chitlin circuit


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chit·lin circuit

or chit·lin' circuit  (chĭt′lĭn)
n.
Informal A circuit of nightclubs and theaters that feature African-American performers and cater especially to African-American audiences: "I was traveling up and down ... with these little groups on what they call the chitlin' circuit" (Carter Jefferson).
American Heritage® Dictionary of the English Language, Fifth Edition. Copyright © 2016 by Houghton Mifflin Harcourt Publishing Company. Published by Houghton Mifflin Harcourt Publishing Company. All rights reserved.
References in periodicals archive ?
Indianola's blues clubs were an important stop on the now famed Chitlin Circuit, and enthusiastic blues fans flock here today hoping for an authentic blues experience.
For generations the 'chitlin circuit' meant second-tier performers in raucous nightspots away from big cities.
Within weeks, I'd gone out of the chitlin circuit to playing at the Royal Albert Hall in London.
It seems as if, in its most recent incarnation, Fences was being inaugurated into the 'Chitlin circuit' which is how Henry Louis Gates and others have described a particular trope of plays produced by and for black audiences depicting contemporary black American life in moralistic, pulpit-style platitudes for the so-called 'lowest common denominator' in popular acceptance.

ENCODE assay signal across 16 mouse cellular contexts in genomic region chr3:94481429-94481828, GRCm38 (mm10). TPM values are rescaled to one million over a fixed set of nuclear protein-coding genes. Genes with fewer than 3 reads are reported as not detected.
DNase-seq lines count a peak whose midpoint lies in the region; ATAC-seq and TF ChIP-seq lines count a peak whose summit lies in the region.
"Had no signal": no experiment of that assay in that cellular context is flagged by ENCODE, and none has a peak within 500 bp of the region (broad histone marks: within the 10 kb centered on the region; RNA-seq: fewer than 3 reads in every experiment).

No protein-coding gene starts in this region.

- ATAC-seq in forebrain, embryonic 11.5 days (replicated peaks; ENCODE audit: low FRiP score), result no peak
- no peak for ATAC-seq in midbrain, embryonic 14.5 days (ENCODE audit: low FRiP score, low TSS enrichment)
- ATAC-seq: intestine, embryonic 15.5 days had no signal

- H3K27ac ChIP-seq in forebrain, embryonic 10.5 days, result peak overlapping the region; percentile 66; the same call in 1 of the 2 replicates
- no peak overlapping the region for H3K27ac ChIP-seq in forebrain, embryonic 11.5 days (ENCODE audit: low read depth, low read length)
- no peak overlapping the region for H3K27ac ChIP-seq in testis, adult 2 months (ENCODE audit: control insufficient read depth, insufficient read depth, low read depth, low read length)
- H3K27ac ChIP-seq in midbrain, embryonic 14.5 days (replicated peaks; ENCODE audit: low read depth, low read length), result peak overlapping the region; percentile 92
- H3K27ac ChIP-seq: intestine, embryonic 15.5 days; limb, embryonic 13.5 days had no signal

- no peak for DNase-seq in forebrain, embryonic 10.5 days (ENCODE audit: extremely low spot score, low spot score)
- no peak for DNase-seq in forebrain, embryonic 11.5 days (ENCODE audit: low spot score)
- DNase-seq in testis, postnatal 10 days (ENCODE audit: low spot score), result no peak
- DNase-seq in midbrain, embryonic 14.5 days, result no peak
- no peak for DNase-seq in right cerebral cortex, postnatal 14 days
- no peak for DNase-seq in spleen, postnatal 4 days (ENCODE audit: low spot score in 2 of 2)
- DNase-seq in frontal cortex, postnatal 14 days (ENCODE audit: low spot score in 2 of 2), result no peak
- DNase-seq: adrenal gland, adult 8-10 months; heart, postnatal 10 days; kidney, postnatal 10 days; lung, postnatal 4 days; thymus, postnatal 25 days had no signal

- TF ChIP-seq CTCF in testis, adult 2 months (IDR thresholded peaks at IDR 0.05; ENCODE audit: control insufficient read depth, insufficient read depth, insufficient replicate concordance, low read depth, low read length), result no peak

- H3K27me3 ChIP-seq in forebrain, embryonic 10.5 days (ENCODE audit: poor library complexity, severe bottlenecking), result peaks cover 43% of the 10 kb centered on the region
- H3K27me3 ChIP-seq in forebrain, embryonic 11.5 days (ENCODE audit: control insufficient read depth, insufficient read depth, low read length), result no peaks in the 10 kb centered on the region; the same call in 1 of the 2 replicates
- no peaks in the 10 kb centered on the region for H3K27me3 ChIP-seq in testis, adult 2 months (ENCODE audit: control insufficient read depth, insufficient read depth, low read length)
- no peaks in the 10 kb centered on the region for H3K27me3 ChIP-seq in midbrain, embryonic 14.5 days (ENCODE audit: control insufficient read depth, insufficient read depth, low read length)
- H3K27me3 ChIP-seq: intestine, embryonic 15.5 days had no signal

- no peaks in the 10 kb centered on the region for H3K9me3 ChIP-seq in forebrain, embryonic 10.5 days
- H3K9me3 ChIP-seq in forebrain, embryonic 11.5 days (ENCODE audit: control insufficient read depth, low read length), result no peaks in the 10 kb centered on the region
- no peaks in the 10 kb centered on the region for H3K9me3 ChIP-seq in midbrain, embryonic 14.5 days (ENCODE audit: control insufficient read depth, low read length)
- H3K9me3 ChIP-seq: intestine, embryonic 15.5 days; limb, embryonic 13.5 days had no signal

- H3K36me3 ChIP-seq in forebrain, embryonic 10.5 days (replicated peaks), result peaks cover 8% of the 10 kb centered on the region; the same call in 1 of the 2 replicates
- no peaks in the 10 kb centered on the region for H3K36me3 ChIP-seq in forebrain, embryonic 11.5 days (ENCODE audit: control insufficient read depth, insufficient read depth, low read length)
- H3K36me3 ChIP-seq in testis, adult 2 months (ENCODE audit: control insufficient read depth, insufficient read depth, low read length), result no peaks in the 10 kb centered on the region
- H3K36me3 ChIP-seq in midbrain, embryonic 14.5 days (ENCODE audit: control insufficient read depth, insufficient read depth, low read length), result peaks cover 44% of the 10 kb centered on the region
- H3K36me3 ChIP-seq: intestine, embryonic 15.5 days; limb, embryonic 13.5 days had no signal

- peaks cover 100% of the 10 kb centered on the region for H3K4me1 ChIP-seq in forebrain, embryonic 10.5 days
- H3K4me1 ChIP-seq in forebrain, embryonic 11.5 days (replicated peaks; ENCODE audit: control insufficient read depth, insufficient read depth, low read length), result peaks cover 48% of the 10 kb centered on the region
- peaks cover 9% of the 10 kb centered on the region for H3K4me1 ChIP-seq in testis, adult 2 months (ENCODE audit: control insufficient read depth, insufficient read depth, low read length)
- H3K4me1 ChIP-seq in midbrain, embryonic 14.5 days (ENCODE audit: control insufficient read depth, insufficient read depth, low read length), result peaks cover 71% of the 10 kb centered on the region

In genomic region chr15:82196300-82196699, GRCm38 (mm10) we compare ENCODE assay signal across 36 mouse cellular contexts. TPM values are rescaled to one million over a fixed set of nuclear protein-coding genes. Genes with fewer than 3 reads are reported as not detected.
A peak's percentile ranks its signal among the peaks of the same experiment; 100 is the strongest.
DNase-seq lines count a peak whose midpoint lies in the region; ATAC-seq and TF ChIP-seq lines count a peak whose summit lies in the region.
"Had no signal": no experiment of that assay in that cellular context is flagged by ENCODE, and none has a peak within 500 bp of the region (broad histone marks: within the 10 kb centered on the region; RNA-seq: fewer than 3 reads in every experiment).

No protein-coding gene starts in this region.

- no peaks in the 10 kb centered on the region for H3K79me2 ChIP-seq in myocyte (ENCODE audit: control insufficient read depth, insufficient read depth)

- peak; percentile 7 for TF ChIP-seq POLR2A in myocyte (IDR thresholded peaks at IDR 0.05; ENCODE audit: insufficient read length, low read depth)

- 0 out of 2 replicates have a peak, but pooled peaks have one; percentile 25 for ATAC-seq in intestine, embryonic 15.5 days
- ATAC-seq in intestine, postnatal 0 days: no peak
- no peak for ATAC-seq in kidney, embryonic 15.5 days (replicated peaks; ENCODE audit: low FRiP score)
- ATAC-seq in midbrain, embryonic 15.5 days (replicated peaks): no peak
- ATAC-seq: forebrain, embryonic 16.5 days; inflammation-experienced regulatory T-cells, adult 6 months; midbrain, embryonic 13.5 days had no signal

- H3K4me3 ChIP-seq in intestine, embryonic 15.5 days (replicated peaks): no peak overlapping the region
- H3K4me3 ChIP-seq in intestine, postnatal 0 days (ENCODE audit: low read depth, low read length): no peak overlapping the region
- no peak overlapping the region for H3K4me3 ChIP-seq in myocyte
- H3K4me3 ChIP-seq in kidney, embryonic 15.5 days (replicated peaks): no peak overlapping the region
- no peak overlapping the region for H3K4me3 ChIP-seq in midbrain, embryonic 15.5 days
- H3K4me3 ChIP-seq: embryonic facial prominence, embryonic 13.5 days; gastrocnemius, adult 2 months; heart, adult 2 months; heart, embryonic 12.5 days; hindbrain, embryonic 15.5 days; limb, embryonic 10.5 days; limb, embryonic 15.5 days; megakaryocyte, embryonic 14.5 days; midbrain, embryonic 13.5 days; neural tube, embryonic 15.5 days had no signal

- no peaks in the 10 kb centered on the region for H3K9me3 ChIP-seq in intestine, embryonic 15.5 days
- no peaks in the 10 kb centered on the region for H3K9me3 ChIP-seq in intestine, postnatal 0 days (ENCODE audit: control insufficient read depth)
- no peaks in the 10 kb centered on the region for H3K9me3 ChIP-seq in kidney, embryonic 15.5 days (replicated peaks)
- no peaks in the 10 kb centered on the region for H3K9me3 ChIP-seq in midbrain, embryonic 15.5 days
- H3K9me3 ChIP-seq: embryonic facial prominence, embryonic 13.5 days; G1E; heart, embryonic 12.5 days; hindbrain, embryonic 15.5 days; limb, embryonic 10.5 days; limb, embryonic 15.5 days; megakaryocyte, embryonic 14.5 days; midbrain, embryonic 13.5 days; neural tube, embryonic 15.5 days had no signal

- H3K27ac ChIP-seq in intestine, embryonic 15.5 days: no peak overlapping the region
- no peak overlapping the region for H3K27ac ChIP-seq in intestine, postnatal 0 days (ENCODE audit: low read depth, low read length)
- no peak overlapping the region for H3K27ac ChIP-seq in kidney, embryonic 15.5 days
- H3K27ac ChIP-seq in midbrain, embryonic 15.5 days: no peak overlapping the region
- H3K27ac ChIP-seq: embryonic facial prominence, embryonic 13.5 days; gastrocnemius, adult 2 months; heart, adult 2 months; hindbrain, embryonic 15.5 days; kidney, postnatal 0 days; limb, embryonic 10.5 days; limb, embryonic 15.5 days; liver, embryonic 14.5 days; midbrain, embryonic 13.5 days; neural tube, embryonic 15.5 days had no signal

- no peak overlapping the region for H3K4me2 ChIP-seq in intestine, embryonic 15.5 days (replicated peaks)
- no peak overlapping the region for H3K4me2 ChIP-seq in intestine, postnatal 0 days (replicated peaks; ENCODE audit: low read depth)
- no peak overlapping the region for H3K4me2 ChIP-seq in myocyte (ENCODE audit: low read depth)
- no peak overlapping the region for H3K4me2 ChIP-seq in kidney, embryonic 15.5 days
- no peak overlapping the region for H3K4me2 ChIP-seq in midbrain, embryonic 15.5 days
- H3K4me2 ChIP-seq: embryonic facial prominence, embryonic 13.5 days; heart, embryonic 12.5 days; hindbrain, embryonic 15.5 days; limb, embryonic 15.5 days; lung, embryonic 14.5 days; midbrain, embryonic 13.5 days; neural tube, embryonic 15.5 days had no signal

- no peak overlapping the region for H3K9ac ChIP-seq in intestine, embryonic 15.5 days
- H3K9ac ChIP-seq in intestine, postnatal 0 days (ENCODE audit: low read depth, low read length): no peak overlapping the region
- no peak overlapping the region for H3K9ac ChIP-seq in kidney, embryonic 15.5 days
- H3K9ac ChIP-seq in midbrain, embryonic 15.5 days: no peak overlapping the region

Here's a sneak peek into the world of this songwriter-musician, who's been playing clubs, festivals and the "chitlin circuit" for more than 50 years.
When Little Richard had a hit with "Tutti Frutti" and left the Chitlin Circuit for Los Angeles, the Famous Flames took over Richard's gigs with Brown as "Little Richard" and Byrd assuming the part of Brown.
As much as television soap opera, it evokes the plays performed for primarily African-American audiences on the so-called chitlin circuit. The audiences for these plays, which typically feature broadly portrayed character types and melodramatic plots that often center on faith and temptation, value their familiarity.
Black comedians have come a long way since the days of vaudeville and the old "chitlin circuit," which gave birth to legendary comics such as Redd Foxx and Jackie "Moms" Mabley.
Rather, the director of each of The Blues films concentrated on one aspect of the music: Martin Scorsese on African antecedents of the blues; Charles Burnett on blues and its associations with social concepts of sin; Richard Pearce on the chitlin circuit blues in Memphis and north Mississippi; Wim Wenders on Blind Willie Johnson, Skip James, and J.
The authors also denounce the emergence of a "chitlin circuit" on TV, in which the cable channels go after the black audience while the networks write them off and revert to shows featuring homogenized white casts.
The Negro humorists began their huge rise after the death of vaudeville, on the chitlin circuit. To a comic, the chitlin circuit meant the South, out-of-the-way theaters, low paychecks, funky hotel rooms, hot plates, and checks that might bounce.